Digital Currency : The Transition to a Cashless Society
|Apps, Hannah J., 1955- (see also Hiles, Hannah J., 1955- and McKinney, Hannah J., 1955-)
|iii, 40 p.
|During the 1800s, the United States banking system was undergoing a transition to central banking. The history of the Second Bank of the United States shows that during this shift there was a debate to determine who should control the money supply. Today, the world is undergoing a transition to a cashless society through the use of digital currencies. On January 3, 2009, the release of Bitcoin (B/BTC), the world's first fully decentralized digital currency, sparked a revolution. Unlike traditional currencies that are issued by central banks, Bitcoin has no central monetary authority. Because of Bitcoin's growing mainstream adoption, economists have been exploring the viability of countries adopting centralized or decentralized digital currencies. Based on this research, it is too early to speculate if the path toward a cashless society will be centralized or decentralized. This is because there is no alternative digital currency that has been implemented. As today's world is more globalized, any sort of digital currency would have worldwide consequences. Therefore, future research regarding this transition must be taken very seriously.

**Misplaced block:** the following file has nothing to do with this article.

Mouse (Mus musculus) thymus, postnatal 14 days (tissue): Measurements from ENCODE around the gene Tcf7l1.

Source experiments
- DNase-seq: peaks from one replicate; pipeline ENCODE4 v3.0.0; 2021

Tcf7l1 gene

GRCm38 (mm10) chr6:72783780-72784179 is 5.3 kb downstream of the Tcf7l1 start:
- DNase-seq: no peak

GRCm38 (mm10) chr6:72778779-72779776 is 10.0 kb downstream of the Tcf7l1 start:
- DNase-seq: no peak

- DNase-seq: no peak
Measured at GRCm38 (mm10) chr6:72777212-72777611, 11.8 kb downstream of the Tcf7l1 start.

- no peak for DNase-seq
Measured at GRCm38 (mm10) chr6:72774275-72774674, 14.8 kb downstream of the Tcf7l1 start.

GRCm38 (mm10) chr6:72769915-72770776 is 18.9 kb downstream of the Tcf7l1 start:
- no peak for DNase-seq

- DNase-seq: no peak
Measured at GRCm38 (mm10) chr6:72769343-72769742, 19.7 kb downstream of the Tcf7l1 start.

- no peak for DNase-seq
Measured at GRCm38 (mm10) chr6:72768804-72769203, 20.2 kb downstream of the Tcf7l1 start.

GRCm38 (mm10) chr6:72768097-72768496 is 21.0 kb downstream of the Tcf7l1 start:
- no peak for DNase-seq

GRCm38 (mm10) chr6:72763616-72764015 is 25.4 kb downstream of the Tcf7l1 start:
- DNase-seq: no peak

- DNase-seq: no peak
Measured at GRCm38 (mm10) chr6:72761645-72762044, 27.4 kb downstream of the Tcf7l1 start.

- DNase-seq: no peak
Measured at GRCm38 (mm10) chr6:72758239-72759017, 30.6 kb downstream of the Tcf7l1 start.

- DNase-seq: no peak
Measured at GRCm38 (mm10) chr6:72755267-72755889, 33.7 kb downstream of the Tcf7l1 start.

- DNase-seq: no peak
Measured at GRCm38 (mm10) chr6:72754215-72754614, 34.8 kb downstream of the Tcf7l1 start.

|Kalamazoo College Economics and Business Senior Individualized Projects Collection
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|Digital Currency : The Transition to a Cashless Society